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For director-at-large: Arlene A. Garrison

by Arlene A. Garrison
September 10, 2021 | A version of this story appeared in Volume 99, Issue 33


A photo of Arlene A. Garrison.
Credit: Oak Ridge Associated Universities
Arlene A. Garrison

East Tennessee Section. Oak Ridge Associated Universities, retired, Oak Ridge, Tennessee.

Academic record: University of Tennessee, BA, chemistry, 1975; University of Tennessee, PhD, chemistry, 1981; University of Tennessee, BS, electrical engineering, 1988.

Honors: ACS Fellow, 2014; American Association for the Advancement of Science, fellow, 2020; Fulton High School Wall of Fame, 2018; Community Hero Olympic Torchbearer, 1996; University of Tennessee Knoxville, Professional Development Award, 1994; Chancellors Citation, 1993; Meggers Award, 1982; Phi Beta Kappa; Phi Kappa Phi; Alpha Lambda Delta.

Professional positions (for past 10 years): Oak Ridge Associated Universities, vice president, 2010–20; National Science Foundation, program manager, 2008–10; University of Tennessee, associate vice president, 2000–10.

Service in ACS national offices: Senior Chemists Committee, 2019–23, chair, 2019–21, committee associate, 2018; President’s Task Force on National Meetings, 2012–13; Committee on Budget and Finance, 2009–17, committee associate, 2008; Board of Trustees, Group Insurance Plans for Members, 2009–17, vice chair, 2012; Women Chemists Committee, 1998–2007, committee associate, 2007; President’s Task Force on Women’s Issues, 2001.

Service in ACS offices: Business Development and Management Division: past chair, 2019, chair, 2018, chair-elect, 2017. East Tennessee Section: alternate councilor, 2006–23; councilor, 1996–2004; chair, 1992; chair-elect, 1991; secretary, 1989–90. Southeastern Regional Meeting: local arrangements chair, 1999.

Member: Member of ACS since 1979. American Association for the Advancement of Science; National Academy of Inventors; Emory Valley Center Board; Southern Appalachian Science and Engineering Fair Board, 1993–2020; Tau Beta Pi Alumnus Board, 2011–20. ACS Division: Analytical Chemistry; Business Development and Management; Chemical Education.

Related activities: Boy Scouts of America National Jamboree, Chemistry Merit Badge, 2010, 2013, 2017; Federation of Analytical Chemistry and Spectroscopy Societies Conference, general chair, 2000; Council for Chemical Research, Governing Board, 2000–02; Knoxville and Knox County Public Building Authority, 1995–2008, chair 2000–02; Coblentz Society, president, 1997–98; University of Tennessee Chemistry Department Board of Visitors, 1994–2020.

Garrison’s statement

ACS has been a major element of my career, and I credit the organization and the opportunity to work with others in ACS for my career success. Yet, many chemists do not choose to engage with ACS. The power of the organization depends upon members and volunteers. Working together, we advance the field of chemistry.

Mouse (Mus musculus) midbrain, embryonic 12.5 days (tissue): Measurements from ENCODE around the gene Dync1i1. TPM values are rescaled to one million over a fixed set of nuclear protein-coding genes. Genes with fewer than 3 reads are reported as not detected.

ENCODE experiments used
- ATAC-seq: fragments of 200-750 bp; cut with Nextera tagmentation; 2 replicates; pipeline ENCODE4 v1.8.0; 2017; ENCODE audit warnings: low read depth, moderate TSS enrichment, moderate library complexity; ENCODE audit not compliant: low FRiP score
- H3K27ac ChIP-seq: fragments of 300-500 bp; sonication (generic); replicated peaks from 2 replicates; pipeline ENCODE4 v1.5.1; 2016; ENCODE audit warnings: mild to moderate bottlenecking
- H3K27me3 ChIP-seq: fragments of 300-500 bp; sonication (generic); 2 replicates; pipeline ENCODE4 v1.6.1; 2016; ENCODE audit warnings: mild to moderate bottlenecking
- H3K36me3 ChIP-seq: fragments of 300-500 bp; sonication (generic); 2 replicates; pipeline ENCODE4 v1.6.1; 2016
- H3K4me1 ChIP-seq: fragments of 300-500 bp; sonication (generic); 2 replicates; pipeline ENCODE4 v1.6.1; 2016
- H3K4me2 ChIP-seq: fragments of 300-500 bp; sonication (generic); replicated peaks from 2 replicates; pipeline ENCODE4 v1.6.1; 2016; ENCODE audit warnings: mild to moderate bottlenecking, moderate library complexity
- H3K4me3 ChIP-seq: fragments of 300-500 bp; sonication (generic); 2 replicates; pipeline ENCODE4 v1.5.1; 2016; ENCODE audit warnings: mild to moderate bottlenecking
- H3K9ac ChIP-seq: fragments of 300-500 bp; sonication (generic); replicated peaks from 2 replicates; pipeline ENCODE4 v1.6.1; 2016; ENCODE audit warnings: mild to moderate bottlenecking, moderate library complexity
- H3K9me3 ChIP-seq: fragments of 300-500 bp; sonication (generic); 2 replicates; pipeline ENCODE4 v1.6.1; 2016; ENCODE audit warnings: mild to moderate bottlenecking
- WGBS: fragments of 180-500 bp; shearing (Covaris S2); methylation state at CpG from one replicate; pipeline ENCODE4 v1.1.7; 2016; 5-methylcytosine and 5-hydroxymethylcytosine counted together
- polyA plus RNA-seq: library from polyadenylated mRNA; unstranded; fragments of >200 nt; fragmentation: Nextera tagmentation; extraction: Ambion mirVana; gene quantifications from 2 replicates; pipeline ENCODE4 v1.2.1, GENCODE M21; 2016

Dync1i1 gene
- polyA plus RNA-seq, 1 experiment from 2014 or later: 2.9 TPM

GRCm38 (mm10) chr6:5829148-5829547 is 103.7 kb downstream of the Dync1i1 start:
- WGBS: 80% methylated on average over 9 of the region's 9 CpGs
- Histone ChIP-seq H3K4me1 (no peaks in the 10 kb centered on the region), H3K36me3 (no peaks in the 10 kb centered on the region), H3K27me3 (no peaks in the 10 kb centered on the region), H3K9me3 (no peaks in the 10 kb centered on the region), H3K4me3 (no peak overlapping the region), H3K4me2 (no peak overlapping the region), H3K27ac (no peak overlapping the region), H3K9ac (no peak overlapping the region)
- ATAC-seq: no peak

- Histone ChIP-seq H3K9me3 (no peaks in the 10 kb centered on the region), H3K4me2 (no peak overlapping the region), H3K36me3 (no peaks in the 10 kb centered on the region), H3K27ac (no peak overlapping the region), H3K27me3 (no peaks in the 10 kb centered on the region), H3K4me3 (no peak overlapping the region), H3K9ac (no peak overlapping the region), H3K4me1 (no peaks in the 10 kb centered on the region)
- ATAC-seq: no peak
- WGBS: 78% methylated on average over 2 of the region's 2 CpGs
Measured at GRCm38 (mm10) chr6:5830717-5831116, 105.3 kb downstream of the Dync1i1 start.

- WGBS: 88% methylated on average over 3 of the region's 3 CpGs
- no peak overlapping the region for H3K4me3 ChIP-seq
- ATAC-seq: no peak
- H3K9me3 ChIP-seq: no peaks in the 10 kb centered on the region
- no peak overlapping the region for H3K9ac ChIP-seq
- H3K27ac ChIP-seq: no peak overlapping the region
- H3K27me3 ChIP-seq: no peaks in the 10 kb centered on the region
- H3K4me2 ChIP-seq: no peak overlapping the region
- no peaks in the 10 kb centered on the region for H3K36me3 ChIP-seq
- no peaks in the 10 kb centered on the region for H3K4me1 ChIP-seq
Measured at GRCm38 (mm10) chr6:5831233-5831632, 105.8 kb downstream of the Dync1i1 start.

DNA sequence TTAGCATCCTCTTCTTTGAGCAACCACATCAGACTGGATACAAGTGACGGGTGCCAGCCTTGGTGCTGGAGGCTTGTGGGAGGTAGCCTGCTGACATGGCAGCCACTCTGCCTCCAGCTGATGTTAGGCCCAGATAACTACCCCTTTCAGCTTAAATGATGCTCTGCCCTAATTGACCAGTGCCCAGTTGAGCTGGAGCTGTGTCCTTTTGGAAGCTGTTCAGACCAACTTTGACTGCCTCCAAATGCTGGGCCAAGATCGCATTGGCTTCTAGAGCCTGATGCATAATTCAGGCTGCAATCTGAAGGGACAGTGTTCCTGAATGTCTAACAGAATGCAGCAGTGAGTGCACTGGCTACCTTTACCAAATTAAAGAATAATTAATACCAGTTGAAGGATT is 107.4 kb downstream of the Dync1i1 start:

So, how do we encourage others to take advantage of the opportunities—to join ACS and to be engaged in activities?

It is critical that we understand our current and potential members and meet their needs. ACS has been making significant steps in this direction. Resources must be reallocated and applied to areas with potential for high growth. Volunteers must have opportunities for meaningful contribution in areas of personal interest. The society must represent all chemists. The new ACS Strategic Plan goal in support for diversity, equity, inclusion, and respect is particularly important as we work together to remove systemic racism in chemistry and tap the potential of our entire community.

As a candidate for one of two director-at-large positions on the ACS Board of Directors, I will represent the chemistry community. During my 30-year career at the University of Tennessee, I moved from teaching to administration and focused on applied multidisciplinary research. One of my favorite roles at UT was in the technology transfer office, supporting faculty with inventions and spin-off companies. I was also privileged to spend 2 years at the National Science Foundation under an Interagency Program Agreement, where I worked with major statewide and multistate grants. I retired from UT as associate vice president for research, and immediately took a position as vice president for University Partnerships at Oak Ridge Associated Universities. ORAU is consortium of more than 120 major research universities and a government contractor. Like ACS, ORAU is a not-for-profit large business, and my experience on the ORAU leadership team provides the business understanding and insight needed by members of the ACS board.

My range of experience in academia, business, start-ups, and as a government contractor helps me understand the different perspectives of chemists in different work cultures. Within ACS, I have chaired the East Tennessee Local Section, the Division of Business Development and Management, and the Senior Chemists Committee. ACS members look to their local sections, divisions, and committees to provide community while addressing their needs and concerns.

My career has been a lot of work, and a tremendous amount of fun. My selection as a fellow of both ACS and AAAS was very rewarding. I retired in 2020, and now have the time to invest in ACS. The ACS strategic plan is an excellent map, which will move the society in a solid direction. Strategic direction means we will need to measure impact and sunset some activities, which may not be popular. I welcome your comments and questions and would appreciate one of your votes for 2022 director-at-large. Please visit my website at

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